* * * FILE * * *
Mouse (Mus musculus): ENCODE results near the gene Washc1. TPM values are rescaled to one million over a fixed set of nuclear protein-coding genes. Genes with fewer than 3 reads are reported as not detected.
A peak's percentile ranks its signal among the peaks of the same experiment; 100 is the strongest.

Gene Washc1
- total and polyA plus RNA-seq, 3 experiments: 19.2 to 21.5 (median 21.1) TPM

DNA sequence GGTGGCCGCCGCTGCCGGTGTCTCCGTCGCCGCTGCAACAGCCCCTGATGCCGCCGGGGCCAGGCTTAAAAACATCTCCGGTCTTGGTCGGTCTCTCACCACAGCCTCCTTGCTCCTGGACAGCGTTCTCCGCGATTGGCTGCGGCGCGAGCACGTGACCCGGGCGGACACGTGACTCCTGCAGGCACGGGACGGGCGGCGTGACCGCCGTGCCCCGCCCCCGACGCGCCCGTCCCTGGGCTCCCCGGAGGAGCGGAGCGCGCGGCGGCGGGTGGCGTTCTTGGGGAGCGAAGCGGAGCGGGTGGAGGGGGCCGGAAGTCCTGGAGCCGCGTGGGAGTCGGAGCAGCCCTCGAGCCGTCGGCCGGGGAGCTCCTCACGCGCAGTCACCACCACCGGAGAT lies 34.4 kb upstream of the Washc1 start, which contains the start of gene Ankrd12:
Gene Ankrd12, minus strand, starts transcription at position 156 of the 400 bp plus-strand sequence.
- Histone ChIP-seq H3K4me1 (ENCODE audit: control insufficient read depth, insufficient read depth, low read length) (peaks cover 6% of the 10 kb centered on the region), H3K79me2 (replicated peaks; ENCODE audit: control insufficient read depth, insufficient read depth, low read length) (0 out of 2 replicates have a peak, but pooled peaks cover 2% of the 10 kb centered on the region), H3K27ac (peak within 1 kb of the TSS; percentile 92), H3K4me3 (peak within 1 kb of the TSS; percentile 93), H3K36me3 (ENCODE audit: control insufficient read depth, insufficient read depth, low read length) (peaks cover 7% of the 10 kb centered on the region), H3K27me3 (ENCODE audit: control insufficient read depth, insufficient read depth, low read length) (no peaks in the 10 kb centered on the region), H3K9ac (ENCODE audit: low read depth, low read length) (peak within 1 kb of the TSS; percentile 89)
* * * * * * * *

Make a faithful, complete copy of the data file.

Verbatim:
Mouse (Mus musculus): ENCODE results near the gene Washc1. TPM values are rescaled to one million over a fixed set of nuclear protein-coding genes. Genes with fewer than 3 reads are reported as not detected.
A peak's percentile ranks its signal among the peaks of the same experiment; 100 is the strongest.

Gene Washc1
- total and polyA plus RNA-seq, 3 experiments: 19.2 to 21.5 (median 21.1) TPM

DNA sequence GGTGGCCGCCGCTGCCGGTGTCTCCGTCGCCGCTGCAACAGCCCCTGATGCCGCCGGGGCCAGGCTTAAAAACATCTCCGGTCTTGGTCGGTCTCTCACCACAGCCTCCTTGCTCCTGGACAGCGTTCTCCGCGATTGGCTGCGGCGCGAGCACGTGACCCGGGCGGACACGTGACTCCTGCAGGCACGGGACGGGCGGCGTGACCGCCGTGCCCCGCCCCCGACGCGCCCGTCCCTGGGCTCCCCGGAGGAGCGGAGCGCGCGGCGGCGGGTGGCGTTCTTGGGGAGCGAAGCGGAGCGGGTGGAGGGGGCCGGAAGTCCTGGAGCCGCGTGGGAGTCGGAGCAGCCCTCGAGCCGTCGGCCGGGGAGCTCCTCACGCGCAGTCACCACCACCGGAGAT lies 34.4 kb upstream of the Washc1 start, which contains the start of gene Ankrd12:
Gene Ankrd12, minus strand, starts transcription at position 156 of the 400 bp plus-strand sequence.
- Histone ChIP-seq H3K4me1 (ENCODE audit: control insufficient read depth, insufficient read depth, low read length) (peaks cover 6% of the 10 kb centered on the region), H3K79me2 (replicated peaks; ENCODE audit: control insufficient read depth, insufficient read depth, low read length) (0 out of 2 replicates have a peak, but pooled peaks cover 2% of the 10 kb centered on the region), H3K27ac (peak within 1 kb of the TSS; percentile 92), H3K4me3 (peak within 1 kb of the TSS; percentile 93), H3K36me3 (ENCODE audit: control insufficient read depth, insufficient read depth, low read length) (peaks cover 7% of the 10 kb centered on the region), H3K27me3 (ENCODE audit: control insufficient read depth, insufficient read depth, low read length) (no peaks in the 10 kb centered on the region), H3K9ac (ENCODE audit: low read depth, low read length) (peak within 1 kb of the TSS; percentile 89)